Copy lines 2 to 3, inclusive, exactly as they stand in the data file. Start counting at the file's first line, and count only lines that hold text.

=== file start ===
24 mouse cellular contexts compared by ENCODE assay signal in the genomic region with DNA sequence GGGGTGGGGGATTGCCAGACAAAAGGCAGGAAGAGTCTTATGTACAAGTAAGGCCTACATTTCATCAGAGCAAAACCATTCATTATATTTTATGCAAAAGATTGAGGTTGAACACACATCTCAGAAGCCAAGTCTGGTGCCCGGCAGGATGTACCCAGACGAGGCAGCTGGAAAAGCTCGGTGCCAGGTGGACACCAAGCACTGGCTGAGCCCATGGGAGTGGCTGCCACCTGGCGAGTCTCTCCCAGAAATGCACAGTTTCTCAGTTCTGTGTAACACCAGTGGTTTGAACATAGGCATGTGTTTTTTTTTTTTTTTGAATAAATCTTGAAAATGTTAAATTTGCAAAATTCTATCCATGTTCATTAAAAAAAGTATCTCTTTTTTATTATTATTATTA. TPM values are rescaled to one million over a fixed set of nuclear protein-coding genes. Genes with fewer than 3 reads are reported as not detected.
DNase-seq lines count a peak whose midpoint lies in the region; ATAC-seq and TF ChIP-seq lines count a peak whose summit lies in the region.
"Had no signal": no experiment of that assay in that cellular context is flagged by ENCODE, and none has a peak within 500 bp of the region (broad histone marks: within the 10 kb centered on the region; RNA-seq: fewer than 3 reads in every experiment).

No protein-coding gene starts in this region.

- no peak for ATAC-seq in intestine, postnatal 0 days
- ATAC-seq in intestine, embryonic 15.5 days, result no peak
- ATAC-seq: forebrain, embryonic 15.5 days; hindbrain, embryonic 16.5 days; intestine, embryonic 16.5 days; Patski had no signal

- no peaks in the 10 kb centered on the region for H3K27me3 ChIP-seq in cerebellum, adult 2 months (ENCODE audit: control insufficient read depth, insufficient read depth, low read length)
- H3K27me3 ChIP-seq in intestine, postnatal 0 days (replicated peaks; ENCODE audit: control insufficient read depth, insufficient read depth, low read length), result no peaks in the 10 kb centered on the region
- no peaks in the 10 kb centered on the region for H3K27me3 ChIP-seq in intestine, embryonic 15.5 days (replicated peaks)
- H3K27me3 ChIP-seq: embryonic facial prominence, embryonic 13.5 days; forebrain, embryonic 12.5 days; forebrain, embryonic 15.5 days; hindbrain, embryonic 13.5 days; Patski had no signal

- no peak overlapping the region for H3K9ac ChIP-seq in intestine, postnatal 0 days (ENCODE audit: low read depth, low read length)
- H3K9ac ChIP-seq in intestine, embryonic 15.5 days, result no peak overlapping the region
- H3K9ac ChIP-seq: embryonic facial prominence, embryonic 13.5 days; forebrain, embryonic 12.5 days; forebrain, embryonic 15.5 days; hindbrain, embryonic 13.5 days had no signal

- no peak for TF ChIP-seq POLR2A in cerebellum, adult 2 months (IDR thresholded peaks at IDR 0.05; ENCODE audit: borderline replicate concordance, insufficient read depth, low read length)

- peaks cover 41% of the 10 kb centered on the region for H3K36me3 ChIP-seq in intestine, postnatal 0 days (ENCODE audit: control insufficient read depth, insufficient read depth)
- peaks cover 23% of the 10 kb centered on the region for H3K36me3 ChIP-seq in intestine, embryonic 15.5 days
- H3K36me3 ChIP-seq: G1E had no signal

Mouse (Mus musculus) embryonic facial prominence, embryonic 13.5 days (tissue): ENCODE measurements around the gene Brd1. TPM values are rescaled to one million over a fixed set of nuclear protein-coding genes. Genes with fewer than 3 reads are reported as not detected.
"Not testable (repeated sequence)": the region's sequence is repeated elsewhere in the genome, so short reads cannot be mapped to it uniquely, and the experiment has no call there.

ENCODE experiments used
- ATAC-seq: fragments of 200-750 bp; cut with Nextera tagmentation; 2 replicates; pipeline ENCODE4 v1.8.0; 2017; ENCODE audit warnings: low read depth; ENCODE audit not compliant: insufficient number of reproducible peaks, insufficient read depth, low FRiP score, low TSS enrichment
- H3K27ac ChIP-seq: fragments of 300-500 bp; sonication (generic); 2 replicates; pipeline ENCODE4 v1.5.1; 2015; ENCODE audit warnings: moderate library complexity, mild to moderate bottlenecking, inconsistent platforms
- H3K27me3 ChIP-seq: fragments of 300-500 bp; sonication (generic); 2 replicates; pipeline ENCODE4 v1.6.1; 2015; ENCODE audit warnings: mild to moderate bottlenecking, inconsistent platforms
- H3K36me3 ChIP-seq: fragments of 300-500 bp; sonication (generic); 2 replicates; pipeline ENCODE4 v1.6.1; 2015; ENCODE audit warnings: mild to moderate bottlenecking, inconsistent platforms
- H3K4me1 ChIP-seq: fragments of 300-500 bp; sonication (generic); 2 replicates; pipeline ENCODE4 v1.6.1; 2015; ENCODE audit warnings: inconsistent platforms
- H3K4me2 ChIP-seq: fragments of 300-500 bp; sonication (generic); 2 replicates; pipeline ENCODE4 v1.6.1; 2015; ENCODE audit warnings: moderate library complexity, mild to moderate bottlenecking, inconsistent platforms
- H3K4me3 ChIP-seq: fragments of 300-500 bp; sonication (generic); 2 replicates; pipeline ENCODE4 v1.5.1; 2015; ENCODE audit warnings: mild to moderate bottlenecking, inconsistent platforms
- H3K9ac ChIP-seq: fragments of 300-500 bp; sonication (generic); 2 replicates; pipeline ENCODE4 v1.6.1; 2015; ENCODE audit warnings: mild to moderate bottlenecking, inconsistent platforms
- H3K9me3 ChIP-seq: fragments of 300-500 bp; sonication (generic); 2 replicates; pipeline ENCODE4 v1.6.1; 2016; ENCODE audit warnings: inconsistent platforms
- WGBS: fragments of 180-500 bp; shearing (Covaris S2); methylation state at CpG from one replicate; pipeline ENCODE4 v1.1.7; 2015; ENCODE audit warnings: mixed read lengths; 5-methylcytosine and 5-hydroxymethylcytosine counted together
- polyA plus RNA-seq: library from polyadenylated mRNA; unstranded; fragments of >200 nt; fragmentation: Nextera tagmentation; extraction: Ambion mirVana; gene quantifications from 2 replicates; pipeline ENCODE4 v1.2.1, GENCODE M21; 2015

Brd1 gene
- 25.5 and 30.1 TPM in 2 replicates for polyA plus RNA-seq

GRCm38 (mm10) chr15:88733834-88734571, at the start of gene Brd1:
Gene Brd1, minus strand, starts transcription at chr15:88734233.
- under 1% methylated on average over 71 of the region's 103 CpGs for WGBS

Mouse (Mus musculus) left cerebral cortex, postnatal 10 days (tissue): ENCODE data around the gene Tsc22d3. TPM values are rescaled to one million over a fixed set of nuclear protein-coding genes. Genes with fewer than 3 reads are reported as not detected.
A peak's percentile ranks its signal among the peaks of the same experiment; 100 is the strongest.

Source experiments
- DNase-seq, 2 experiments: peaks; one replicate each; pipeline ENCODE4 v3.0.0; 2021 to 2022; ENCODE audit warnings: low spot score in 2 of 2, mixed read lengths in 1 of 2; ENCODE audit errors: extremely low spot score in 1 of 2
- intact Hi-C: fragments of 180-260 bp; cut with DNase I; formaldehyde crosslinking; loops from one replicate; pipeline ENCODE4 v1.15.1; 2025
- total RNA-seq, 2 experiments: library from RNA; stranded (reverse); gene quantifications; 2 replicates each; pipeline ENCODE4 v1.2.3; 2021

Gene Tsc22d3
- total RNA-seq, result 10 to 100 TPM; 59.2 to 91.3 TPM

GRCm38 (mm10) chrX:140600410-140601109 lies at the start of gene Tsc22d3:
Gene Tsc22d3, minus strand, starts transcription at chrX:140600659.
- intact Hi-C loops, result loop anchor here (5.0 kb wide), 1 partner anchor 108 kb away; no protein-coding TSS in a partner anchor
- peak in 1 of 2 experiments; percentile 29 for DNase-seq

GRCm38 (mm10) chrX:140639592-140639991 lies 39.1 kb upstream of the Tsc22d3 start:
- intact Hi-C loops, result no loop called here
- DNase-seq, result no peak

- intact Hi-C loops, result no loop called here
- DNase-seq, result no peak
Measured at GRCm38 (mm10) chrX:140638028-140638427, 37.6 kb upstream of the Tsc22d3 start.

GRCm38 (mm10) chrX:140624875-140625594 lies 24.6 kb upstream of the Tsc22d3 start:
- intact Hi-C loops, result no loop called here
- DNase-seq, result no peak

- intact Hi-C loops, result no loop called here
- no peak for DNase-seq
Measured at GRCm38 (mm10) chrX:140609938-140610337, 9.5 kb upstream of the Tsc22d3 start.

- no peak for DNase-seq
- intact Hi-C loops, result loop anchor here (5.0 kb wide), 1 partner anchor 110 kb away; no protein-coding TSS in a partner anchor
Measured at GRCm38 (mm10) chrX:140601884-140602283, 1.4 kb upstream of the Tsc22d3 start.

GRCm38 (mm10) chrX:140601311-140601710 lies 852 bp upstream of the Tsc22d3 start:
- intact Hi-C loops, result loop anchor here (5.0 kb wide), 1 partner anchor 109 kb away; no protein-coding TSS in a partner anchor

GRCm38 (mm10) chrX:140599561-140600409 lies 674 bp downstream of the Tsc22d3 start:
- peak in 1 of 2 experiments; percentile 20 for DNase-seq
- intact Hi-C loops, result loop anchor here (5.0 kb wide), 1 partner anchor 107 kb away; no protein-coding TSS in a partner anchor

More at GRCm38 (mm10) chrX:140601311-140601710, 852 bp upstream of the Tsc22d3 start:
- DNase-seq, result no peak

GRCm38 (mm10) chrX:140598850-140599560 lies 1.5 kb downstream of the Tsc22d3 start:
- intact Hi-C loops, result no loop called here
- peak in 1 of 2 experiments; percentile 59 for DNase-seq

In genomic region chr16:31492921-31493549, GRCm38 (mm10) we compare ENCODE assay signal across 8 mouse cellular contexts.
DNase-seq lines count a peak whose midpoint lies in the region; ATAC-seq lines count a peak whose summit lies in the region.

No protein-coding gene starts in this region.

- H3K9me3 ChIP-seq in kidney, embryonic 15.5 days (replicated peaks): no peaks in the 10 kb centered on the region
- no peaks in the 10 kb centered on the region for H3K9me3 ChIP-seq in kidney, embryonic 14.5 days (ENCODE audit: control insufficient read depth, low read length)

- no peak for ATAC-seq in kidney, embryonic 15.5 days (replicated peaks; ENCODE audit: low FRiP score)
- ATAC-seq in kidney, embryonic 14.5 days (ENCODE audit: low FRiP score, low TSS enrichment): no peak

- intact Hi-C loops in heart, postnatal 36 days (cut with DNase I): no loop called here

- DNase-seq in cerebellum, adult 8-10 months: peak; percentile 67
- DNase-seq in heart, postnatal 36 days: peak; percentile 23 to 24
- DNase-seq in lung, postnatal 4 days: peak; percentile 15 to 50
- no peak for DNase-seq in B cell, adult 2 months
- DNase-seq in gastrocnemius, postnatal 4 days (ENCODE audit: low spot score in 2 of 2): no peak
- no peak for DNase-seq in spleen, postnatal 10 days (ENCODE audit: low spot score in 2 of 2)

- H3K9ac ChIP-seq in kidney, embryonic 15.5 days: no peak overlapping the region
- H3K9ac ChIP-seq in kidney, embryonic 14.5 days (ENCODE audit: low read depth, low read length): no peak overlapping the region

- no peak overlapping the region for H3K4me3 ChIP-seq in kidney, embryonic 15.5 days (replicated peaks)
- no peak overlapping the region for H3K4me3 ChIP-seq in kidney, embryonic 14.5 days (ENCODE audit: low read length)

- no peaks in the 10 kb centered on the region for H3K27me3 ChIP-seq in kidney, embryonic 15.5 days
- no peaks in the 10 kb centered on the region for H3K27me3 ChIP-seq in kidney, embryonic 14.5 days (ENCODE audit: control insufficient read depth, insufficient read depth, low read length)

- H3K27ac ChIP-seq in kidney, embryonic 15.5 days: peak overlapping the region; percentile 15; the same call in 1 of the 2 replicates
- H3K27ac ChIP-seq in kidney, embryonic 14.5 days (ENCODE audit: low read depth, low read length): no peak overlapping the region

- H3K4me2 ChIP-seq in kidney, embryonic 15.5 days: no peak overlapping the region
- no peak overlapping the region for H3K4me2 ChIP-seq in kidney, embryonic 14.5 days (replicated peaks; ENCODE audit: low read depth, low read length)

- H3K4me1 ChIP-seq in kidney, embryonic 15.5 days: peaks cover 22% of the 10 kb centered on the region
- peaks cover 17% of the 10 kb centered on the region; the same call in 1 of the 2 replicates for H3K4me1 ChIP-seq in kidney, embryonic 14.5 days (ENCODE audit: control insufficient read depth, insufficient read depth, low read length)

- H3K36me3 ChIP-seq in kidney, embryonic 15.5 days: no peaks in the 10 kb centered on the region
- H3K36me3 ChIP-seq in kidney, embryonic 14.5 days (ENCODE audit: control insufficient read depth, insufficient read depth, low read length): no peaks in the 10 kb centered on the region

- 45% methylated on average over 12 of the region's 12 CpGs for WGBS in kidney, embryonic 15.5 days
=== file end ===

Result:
DNase-seq lines count a peak whose midpoint lies in the region; ATAC-seq and TF ChIP-seq lines count a peak whose summit lies in the region.
"Had no signal": no experiment of that assay in that cellular context is flagged by ENCODE, and none has a peak within 500 bp of the region (broad histone marks: within the 10 kb centered on the region; RNA-seq: fewer than 3 reads in every experiment).